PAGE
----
We spoke with Garry W. McGiboney, Ph.D, Deputy Superintendent of Policy and External Affairs at the Georgia Department of Education and Cheryl Benefield, Program Manager for Safe and Drug-Free Schools at the Georgia Department of Education about their efforts to provide services to school systems devastated Michael by Hurricane.
Dr. McGibboney spoke to the superintendents of those school systems, who expressed concerns about the prevalence of trauma in the students and staff members. This prompted Dr. McGibboney to reach out to the United States Department of Education, and they agreed to cover the cost of Bereavement Training for educators dealing with the aftermath of Hurricane Michael in South Georgia Communities. The training was held in Seminole County, January 30-31st.
Question: If you could tell me about the process for getting this project organized – all of the stakeholders, and sort of cooperation you needed from state/local groups.
Answer: The US Department of Education’s Readiness and Emergency Management for Schools Technical Assistance Center (REMS TA Center) provided the trainers and handled registration as part of their response to Hurricane Michael. Organizing the training for educators in impacted counties simply required conversations and emails with school district personnel in those areas so that they could identify key staff to attend. Pulling together the Crisis Response Team took a little more effort as it included both educators from around the state as well as mental health, health, and substance abuse professionals. Members had to be available to be in South Georgia for two days last week and then commit to deploying to support schools or districts in the event of a natural disaster or other crisis. The Department of Behavioral Health and Developmental Disabilities was a key partner as they worked with us to identify personnel from their regional offices to join the team. It all came together thanks to the support of Superintendent Woods, several divisions within Georgia Department of Education, local school districts, drug free coalitions, and DBHDD.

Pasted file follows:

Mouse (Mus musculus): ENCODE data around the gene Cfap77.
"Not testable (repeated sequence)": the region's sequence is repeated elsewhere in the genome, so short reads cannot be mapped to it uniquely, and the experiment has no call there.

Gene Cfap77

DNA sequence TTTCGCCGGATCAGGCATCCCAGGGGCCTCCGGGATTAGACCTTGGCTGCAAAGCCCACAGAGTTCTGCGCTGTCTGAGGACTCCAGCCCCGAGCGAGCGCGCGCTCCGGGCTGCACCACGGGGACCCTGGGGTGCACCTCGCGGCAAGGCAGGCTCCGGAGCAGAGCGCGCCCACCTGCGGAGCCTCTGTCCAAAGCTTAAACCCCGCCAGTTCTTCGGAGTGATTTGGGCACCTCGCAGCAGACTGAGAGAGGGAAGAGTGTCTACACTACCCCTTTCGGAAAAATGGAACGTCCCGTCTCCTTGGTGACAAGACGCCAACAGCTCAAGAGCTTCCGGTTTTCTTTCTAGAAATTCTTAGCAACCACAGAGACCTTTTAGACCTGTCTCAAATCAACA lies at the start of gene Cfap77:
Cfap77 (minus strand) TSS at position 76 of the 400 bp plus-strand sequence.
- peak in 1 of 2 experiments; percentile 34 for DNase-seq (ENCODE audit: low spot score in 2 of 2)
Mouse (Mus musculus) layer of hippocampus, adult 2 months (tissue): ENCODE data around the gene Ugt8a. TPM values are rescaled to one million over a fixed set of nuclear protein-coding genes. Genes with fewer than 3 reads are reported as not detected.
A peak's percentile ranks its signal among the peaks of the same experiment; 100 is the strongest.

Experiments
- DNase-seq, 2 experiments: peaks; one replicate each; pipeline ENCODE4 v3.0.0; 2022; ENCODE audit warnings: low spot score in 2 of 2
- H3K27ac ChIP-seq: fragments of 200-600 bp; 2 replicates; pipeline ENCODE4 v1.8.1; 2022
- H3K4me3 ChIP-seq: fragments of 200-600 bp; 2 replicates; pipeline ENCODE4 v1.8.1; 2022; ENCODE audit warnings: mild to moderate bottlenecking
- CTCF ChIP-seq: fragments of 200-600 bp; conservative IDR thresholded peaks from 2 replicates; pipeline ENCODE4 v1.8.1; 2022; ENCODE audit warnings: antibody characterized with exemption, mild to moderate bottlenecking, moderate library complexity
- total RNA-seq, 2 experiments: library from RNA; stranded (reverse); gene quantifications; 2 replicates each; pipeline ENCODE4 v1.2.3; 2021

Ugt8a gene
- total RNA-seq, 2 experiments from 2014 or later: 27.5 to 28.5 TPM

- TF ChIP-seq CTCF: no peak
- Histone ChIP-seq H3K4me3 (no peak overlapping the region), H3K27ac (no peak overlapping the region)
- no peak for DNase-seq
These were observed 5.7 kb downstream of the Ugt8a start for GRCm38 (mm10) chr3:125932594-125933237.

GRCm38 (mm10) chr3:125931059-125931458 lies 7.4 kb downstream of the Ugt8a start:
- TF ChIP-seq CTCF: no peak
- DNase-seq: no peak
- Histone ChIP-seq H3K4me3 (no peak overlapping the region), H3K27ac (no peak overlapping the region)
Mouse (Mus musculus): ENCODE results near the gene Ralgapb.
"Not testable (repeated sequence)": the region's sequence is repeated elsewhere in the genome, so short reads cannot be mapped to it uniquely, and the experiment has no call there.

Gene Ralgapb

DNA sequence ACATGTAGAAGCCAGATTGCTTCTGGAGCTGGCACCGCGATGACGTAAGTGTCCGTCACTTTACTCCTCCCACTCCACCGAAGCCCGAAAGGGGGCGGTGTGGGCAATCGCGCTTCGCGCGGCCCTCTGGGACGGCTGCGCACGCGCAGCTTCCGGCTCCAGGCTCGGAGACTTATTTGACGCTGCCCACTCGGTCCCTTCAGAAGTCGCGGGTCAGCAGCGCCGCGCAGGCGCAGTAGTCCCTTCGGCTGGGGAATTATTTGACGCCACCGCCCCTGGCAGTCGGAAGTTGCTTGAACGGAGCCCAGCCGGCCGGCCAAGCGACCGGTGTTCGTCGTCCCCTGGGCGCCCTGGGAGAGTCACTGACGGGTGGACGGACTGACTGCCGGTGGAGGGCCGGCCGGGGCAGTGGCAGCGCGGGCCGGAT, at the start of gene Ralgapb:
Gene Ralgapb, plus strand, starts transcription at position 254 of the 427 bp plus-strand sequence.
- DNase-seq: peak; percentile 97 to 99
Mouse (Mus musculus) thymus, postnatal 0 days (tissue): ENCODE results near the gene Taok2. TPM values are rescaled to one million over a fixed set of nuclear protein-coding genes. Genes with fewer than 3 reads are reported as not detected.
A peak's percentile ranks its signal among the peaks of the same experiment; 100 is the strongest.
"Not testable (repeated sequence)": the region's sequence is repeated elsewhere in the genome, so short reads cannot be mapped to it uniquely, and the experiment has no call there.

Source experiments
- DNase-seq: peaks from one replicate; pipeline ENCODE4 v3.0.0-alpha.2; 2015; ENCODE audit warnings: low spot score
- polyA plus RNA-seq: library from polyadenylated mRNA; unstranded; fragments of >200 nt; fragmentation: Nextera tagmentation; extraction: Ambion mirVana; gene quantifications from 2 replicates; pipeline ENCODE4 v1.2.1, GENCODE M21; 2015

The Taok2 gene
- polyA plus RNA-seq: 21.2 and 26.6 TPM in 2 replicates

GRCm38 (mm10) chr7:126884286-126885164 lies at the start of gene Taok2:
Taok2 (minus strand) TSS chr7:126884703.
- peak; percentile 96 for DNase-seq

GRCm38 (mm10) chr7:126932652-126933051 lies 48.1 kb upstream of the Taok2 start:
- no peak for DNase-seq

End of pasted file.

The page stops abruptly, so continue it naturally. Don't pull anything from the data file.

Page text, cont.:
Q: Did you come across any sort of resistance?
A: Not at all. In fact, we were already receiving requests for additional trainings before the first one occurred.
Q: What was the standard plan for large impact events such as hurricane Michael, and why did you feel this current response was needed, as opposed to what was already available?
A: The previous statewide plan was reactive rather than proactive. We reached out and asked what or if local school districts needed assistance but we didn’t have a coordinated plan or a team in place to deploy to impacted areas. Now we will go to school districts at the sight of the crisis and help them identify what they need and work directly with GEMA and other state agencies and non- profits to identify resources.
Q: What knowledge did you gain from meeting with the training team?
A: Just as we all know the importance of putting the oxygen mask on ourselves first so that we can help others, the training really brought home the necessity of ongoing self-care for our educators and the value of peer support. When staff members take care of themselves and work together to care for each other, they will be much more able to care for their students. This, then, can serve as the basic foundation for creating a school climate that is safe, nurturing, and supportive for all. We now have 24 trainers from around the state who can support school and district staff by providing training in Resilience Strategies for Educators.